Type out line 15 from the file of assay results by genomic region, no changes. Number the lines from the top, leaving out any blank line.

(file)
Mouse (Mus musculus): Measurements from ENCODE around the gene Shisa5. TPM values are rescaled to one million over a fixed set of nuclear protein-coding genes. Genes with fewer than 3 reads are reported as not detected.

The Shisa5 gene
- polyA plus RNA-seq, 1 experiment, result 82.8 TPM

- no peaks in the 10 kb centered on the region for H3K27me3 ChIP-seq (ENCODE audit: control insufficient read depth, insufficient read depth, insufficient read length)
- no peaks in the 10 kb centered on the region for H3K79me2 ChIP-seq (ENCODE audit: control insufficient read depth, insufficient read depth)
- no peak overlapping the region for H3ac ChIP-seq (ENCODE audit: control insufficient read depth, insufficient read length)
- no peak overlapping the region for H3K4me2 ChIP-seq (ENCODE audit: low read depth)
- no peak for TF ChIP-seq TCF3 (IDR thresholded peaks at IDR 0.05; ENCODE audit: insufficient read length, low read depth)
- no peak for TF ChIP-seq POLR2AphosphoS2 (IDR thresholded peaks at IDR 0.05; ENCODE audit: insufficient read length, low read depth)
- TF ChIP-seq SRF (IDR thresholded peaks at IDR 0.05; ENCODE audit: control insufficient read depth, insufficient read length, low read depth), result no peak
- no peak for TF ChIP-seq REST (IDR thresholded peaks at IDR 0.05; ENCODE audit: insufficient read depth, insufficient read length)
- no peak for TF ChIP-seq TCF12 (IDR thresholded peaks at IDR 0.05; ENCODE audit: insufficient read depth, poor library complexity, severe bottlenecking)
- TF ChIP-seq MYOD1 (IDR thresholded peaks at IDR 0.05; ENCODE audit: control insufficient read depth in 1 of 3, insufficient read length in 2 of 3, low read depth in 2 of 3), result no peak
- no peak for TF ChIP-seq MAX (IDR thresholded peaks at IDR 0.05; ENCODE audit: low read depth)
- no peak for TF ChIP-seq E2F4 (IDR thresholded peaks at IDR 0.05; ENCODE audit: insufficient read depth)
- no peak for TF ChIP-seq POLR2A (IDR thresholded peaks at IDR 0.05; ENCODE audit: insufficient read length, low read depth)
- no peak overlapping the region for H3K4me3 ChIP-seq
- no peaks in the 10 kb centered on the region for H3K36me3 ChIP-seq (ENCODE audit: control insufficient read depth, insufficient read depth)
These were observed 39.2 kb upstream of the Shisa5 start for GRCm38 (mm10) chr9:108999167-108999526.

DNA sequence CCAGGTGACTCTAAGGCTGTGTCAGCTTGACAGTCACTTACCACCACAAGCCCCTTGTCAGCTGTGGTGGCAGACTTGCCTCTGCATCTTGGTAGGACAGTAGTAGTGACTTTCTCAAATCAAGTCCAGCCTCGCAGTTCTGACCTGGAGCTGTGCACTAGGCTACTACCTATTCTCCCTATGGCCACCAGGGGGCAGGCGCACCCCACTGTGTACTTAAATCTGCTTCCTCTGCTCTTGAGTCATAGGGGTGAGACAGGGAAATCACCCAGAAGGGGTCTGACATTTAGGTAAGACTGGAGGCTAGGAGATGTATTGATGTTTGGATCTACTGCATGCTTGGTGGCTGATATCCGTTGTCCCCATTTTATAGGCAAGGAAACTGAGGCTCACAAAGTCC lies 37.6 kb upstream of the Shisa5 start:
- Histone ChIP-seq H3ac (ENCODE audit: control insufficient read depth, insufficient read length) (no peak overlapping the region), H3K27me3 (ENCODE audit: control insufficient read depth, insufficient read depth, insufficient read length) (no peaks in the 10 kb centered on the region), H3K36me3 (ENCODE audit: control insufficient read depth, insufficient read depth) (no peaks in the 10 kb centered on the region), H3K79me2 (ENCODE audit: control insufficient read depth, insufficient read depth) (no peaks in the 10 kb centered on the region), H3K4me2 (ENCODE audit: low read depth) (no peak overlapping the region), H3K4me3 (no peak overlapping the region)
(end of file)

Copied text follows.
- no peak for TF ChIP-seq E2F4 (IDR thresholded peaks at IDR 0.05; ENCODE audit: insufficient read depth)